That playoff game will take place at home against the New York Red Bulls. With Atlanta failing to beat Toronto and Columbus failing to beat New York City FC on the road, the standings remained as they were heading into the final day of the regular season.

The Fire will enter the playoffs as the No. 3 seed and finish with the third best record in the league. Here are five things from the loss in Houston and looking ahead to the playoffs.

Fire lay an egg in the finale

Playing in Houston is always tough. The Dynamo lost just once at home all season. That said, the Fire fell behind less than two minutes in on a long throw and didn't create many dangerous chances when the game was still competitive.

Bastian Schweinsteiger didn't play, but this is still a concerning performance. The Fire entered with an eye on potentially earning a first-round bye with a win. This was not a desirable early start in a big game. It turned out the Fire got the help they needed to earn that second seed with a win (New York City FC drew 2-2 against Columbus), but didn't take care of business on their own.

The absense of Michael de Leeuw has affected both the team's attack and its depth. Arturo Alvarez can be dangerous as a starter, but Luis Solignac hasn't been as dangerous in de Leeuw's old role. It also has removed Alvarez as an attacking option off the bench.

Fire should be rested for the playoffs

Once the Fire were trailing by two goals, coach Veljko Paunovic subbed out David Accam and Dax McCarty. Those are moves to keep both fresh ahead of the playoff game that will be just a few days away. Matt Polster was also subbed out in the second half when it was still 1-0 Houston.

In addition, Richard Sanchez played in goal in place of Matt Lampson. Sanchez starred in the Fire's win in San Jose just under a month ago, but was at least partially at fault for the second goal. Lampson will enter with a bit of extra rest for the playoffs.

Schweinsteiger's health with remain in question, but him sitting out the last two games was done in an effort to keep him fresh for the playoffs.

Joao Meira picked up an injury in the win against Philadelphia and was limping heavily in the locker room after the game. He didn't start in Houston, but did repace Polster in the 66th minute.

Juninho, also on his way back from injury, replaced Accam in the 71st minute. Juninho had missed the previous five matches due to a knee injury.

Depending on lineup selection and fitness, the Fire could start as many as seven players against the Red Bulls (Lampson, Meira, Polster, Juninho, Schweinsteiger, Accam, McCarty) that will not be coming off full 90-minute performances. This is important because the Red Bulls weren't playing for anything on Sunday and rested all their key players (goalkeeper Luis Robles excepted), knowing they would be the No. 6 seed.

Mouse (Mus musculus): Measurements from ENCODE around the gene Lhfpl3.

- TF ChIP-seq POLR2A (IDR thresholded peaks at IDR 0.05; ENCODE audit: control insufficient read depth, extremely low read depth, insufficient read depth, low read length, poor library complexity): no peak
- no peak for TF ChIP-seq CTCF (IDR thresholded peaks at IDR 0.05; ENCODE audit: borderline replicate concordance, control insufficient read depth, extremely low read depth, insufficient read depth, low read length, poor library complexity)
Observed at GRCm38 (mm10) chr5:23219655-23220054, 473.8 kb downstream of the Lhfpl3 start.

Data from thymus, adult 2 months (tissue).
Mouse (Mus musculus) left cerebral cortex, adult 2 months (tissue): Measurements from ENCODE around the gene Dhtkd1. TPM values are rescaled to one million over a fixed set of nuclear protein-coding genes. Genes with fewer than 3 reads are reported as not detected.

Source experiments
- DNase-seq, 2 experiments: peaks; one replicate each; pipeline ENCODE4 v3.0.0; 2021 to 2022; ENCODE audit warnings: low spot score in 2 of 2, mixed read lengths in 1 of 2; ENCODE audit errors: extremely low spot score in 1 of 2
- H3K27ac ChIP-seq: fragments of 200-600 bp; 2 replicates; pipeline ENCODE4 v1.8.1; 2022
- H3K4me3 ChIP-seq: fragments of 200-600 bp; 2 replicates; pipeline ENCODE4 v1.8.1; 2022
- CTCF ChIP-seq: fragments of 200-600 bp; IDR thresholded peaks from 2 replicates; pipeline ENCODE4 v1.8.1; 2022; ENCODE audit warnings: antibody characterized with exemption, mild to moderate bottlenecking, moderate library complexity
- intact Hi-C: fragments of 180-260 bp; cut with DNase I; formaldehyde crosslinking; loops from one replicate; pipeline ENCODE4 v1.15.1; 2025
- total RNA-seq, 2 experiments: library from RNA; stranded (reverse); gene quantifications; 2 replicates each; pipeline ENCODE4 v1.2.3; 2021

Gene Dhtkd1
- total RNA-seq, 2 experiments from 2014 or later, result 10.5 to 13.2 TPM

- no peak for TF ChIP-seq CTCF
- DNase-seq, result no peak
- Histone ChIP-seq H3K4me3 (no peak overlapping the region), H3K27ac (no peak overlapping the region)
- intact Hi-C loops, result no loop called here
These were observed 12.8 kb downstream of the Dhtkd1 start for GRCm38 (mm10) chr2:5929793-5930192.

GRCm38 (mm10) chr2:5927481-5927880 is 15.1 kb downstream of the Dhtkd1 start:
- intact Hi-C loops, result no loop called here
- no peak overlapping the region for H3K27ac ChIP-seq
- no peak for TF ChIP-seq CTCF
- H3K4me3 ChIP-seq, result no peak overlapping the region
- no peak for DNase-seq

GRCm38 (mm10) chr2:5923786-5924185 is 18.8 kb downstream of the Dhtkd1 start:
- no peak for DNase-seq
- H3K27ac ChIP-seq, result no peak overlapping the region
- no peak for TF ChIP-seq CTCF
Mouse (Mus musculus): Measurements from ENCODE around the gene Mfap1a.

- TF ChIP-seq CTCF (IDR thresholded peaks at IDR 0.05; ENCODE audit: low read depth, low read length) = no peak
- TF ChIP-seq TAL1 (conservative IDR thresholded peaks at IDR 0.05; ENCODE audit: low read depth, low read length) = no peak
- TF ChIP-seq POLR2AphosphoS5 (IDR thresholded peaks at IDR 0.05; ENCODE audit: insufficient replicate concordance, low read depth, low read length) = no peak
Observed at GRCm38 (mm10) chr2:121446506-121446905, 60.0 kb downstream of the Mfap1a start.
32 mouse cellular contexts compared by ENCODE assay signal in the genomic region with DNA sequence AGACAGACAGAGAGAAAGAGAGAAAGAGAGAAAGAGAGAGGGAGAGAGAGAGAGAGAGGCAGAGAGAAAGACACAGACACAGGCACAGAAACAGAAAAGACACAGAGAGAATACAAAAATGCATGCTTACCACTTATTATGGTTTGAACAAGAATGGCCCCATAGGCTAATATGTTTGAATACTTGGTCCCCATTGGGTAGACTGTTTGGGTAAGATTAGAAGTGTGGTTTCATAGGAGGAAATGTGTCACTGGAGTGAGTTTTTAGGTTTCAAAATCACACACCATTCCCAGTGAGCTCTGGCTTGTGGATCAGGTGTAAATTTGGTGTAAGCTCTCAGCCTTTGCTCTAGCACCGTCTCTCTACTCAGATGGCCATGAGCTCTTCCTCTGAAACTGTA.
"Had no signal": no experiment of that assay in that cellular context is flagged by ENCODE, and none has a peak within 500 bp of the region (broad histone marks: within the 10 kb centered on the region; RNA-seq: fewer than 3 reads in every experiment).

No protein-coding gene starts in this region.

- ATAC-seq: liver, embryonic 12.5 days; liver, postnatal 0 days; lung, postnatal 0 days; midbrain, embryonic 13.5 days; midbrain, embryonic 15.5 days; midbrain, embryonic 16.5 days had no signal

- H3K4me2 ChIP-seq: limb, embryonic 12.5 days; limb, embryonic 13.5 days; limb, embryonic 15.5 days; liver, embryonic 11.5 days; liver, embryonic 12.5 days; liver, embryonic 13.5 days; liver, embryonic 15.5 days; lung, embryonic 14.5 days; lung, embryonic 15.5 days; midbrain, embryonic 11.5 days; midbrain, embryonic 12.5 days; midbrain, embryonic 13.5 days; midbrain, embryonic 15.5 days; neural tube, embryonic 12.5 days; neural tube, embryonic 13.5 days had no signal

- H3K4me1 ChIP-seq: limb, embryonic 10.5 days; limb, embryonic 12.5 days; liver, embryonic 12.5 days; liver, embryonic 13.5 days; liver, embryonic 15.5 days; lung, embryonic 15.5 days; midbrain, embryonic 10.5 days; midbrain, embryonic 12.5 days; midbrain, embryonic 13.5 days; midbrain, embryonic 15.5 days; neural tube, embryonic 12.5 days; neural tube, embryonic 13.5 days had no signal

Plenty of storylines for first-round games in East

There was plenty of drama around the league regarding the battle for seeds. The final playoff berth in the Western Conference was decided on a 93rd-minute goal by San Jose.

All the jockeying has resulted in some juicy matchups, especially in the Eastern Conference. McCarty, a Red Bulls star for years, will take on his former team in the playoffs. That storyline will take center stage when the team play.

Elsewhere, Atlanta's Mercedes-Benz Stadium will surely be packed with fans against Columbus. Columbus enters the playoffs with a 10-match unbeaten streak, but word of the team's possible move to Austin will remain the focus for Crew fans.

Previous meetings with Red Bulls

The Fire played the Red Bulls twice in the regular season and failed to win both times.

On the road, in McCarty's return to Red Bull Arena, the Fire lost 2-1 on April 29. McCarty assisted Nemanja Nikolic for a second-half equalizer, but Kemar Lawrence scored a game-winner in the 71st minute.

More recently, the Fire hosted the Red Bulls on Sept. 9 and drew 1-1. The Red Bulls led early and took that led past the hour mark until de Leeuw pulled off a crazy volley flick assist to Nikolic. The Red Bulls pushed for the winning goal despite being on the road, but the Fire held on for a draw.

Nikolic wins the Golden Boot

Playoffs aside, this was a big day for Nikolic. He didn't score, although he did have two big chances in the final 10 minutes, including one that hit the crossbar.

Nikolic's 24 goals stood up as good enough to win the MLS Golden Boot. David Villa scored both of NYCFC's goals to finish with 22 and Diego Valeri (21) didn't score in Portland's 2-1 win against Vancouver to win the top seed in the Western Conference.